Everything old is new again. It took the Senate Finance Committee about 90 minutes to move a bill to renew a slew of expired tax breaks for two years. The cost: $97 billion. Bloomberg notes that beneficiaries include Broadway producers, big banks, and wind-energy companies. Finance Chair Orrin Hatch said: “Each of these provisions have large constituencies and all of them have broad support here in Congress.” Lawmakers say they would rather see comprehensive tax reform, but as Virginia Democrat Mark Warner said, “While we sit and talk about tax reform, the rest of the world is moving.” House Republicans want to make some costly extenders permanent. Hatch says, “Not now.”
Speaking of moving. Senate Majority Leader Mitch McConnell says he’s got bipartisan agreement to move a transportation bill but early last evening Democrats balked, claiming they didn’t want to vote for a bill they hadn’t seen. The measure would extend authority for the Highway Trust Fund for six years but fund it for just three. Much of the money would come from tougher tax compliance. The House wants to extend the trust fund for five months. The two chambers have 10 days to sort it all out.
Moving, indeed: “The Tax Code Chainsaw Massacre,” Rated “R” for “Rand Paul.” The GOP presidential candidate would like a universal tax rate of 14.5 percent. This dramatic change nearly pales in comparison to the accompanying optics in his latest video. It shows him wielding a chainsaw to a copy of the tax code, sending it through a wood chipper… and then burning it—all to a throwback soundtrack of Jimi Hendrix playing the Star Spangled Banner. Who said tax policy was dull?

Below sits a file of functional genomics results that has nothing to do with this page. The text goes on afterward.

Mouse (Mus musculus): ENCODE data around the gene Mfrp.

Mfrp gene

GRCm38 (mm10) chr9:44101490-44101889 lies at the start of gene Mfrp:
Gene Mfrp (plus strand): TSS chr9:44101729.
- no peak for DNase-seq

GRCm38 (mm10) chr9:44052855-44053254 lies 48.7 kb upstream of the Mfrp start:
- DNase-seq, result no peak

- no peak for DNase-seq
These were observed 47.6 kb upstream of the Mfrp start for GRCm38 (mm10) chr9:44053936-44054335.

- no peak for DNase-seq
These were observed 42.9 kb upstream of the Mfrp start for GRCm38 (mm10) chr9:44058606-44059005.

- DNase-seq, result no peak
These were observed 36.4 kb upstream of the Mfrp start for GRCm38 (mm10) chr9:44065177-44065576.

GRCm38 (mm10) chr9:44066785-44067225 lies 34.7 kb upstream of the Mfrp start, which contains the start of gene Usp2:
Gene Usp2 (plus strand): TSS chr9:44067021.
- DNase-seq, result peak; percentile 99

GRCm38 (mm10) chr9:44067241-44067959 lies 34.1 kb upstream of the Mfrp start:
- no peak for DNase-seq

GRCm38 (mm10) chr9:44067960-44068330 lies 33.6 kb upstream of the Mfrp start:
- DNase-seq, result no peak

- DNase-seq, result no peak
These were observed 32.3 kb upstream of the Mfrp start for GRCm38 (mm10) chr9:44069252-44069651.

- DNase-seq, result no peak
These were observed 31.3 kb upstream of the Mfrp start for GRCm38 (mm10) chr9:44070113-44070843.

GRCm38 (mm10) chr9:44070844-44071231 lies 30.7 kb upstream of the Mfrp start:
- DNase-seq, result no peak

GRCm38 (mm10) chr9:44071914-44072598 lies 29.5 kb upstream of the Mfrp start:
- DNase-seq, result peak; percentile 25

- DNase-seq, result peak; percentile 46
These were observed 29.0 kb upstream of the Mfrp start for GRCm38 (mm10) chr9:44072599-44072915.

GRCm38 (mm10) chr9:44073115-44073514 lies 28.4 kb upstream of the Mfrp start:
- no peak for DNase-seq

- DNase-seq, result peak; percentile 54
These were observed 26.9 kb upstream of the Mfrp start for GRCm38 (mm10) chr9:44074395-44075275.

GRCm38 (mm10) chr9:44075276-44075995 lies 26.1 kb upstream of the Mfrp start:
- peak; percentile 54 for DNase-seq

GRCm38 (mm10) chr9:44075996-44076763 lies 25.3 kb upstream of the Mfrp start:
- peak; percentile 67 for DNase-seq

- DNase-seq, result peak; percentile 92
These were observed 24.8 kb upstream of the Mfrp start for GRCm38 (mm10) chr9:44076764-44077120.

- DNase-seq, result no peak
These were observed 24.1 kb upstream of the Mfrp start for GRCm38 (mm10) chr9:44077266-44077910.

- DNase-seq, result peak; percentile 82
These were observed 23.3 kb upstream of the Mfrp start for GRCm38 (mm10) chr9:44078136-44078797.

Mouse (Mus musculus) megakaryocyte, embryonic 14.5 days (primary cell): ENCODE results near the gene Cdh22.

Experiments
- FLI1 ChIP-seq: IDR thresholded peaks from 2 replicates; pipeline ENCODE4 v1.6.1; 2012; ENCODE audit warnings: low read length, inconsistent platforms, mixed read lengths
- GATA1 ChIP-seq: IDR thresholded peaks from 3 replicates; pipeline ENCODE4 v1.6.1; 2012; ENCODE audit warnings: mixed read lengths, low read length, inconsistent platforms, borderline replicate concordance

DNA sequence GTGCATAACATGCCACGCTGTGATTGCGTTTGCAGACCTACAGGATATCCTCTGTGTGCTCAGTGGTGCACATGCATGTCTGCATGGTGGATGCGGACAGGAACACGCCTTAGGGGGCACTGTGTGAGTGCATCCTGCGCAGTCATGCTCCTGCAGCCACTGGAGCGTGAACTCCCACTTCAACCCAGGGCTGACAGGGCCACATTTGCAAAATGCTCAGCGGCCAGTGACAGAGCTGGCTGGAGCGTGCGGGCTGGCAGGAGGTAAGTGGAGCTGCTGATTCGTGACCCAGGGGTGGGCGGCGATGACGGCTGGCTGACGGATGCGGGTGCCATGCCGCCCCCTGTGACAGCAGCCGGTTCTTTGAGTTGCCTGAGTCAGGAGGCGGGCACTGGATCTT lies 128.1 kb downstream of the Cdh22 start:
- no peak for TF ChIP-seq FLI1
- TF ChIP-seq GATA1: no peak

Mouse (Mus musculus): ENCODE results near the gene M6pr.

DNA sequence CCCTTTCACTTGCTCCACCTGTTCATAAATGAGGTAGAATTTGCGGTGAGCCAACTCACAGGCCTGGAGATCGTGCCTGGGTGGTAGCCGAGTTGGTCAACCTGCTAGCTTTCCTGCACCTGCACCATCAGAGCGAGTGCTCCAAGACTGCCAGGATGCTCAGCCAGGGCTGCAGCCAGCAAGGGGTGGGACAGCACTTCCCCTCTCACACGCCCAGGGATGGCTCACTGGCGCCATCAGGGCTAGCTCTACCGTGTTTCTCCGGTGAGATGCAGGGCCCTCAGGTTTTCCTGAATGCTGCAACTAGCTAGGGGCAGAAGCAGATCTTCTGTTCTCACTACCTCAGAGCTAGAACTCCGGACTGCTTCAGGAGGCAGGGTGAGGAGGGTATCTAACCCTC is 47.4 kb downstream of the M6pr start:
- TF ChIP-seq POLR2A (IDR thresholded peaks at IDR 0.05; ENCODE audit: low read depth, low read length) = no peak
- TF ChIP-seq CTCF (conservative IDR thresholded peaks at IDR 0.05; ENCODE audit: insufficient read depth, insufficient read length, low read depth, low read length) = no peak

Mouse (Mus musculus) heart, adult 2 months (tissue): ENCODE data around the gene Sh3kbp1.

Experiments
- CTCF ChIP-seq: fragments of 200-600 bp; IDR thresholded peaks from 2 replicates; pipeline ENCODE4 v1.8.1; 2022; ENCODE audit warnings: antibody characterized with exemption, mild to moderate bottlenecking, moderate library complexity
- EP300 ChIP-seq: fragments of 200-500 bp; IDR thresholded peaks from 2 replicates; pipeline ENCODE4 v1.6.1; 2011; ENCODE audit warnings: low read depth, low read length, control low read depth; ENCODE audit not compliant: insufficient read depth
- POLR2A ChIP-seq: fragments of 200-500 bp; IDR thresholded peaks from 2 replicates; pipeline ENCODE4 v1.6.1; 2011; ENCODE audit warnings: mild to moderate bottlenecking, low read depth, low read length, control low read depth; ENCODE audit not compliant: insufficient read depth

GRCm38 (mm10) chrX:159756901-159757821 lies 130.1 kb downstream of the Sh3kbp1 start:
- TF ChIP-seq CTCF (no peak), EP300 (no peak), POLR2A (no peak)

Speaking of gimmicks… TPC’s Howard Gleckman takes a closer look at Hillary Clinton’s plan to give firms a 15 percent tax credit for each dollar of profit they share with employees. He finds that “the idea of profit sharing is worth debating, but Clinton’s specific proposal is enormously complicated and depends on budget gimmicks to add up.” It leads one to wonder whether many firms would bother with it.
In the United Kingdom, the summer budget has an interesting tax. The UK would reduce the corporate tax rate from 20 percent to 19 percent in 2017 and 18 percent in 2020. The UK wants a competitive corporate rate, after all. But, the UK would also increase the tax on shareholders in order to raise £1.96 billion by 2021. Beginning in April 2016, dividends in excess of £5,000 would be taxed at between 7.5 percent and 38.1 percent, depending on the taxpayer’s income. Interesting idea, as TPC’s Rosanne Altshuler, Benjamin Harris and Eric Toder have noted.
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- © Urban Institute, Brookings Institution, and individual authors, 2016.